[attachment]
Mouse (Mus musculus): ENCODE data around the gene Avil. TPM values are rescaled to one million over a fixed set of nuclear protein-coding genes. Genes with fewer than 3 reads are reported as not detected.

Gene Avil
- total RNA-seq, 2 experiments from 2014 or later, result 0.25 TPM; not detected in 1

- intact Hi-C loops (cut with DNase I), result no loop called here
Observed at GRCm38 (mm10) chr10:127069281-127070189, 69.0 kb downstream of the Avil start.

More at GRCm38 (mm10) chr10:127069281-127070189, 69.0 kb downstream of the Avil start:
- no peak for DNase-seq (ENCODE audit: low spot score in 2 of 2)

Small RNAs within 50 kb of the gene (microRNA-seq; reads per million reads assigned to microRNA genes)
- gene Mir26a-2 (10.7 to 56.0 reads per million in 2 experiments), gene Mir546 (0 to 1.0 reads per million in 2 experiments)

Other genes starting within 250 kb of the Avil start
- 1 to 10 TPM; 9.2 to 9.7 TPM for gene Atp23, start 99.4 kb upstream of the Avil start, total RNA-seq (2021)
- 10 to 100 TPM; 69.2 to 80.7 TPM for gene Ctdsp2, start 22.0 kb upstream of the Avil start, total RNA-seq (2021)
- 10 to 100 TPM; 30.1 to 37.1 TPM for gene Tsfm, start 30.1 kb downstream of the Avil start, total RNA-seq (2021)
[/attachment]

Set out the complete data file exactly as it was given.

Mouse (Mus musculus): ENCODE data around the gene Avil. TPM values are rescaled to one million over a fixed set of nuclear protein-coding genes. Genes with fewer than 3 reads are reported as not detected.

Gene Avil
- total RNA-seq, 2 experiments from 2014 or later, result 0.25 TPM; not detected in 1

- intact Hi-C loops (cut with DNase I), result no loop called here
Observed at GRCm38 (mm10) chr10:127069281-127070189, 69.0 kb downstream of the Avil start.

More at GRCm38 (mm10) chr10:127069281-127070189, 69.0 kb downstream of the Avil start:
- no peak for DNase-seq (ENCODE audit: low spot score in 2 of 2)

Small RNAs within 50 kb of the gene (microRNA-seq; reads per million reads assigned to microRNA genes)
- gene Mir26a-2 (10.7 to 56.0 reads per million in 2 experiments), gene Mir546 (0 to 1.0 reads per million in 2 experiments)

Other genes starting within 250 kb of the Avil start
- 1 to 10 TPM; 9.2 to 9.7 TPM for gene Atp23, start 99.4 kb upstream of the Avil start, total RNA-seq (2021)
- 10 to 100 TPM; 69.2 to 80.7 TPM for gene Ctdsp2, start 22.0 kb upstream of the Avil start, total RNA-seq (2021)
- 10 to 100 TPM; 30.1 to 37.1 TPM for gene Tsfm, start 30.1 kb downstream of the Avil start, total RNA-seq (2021)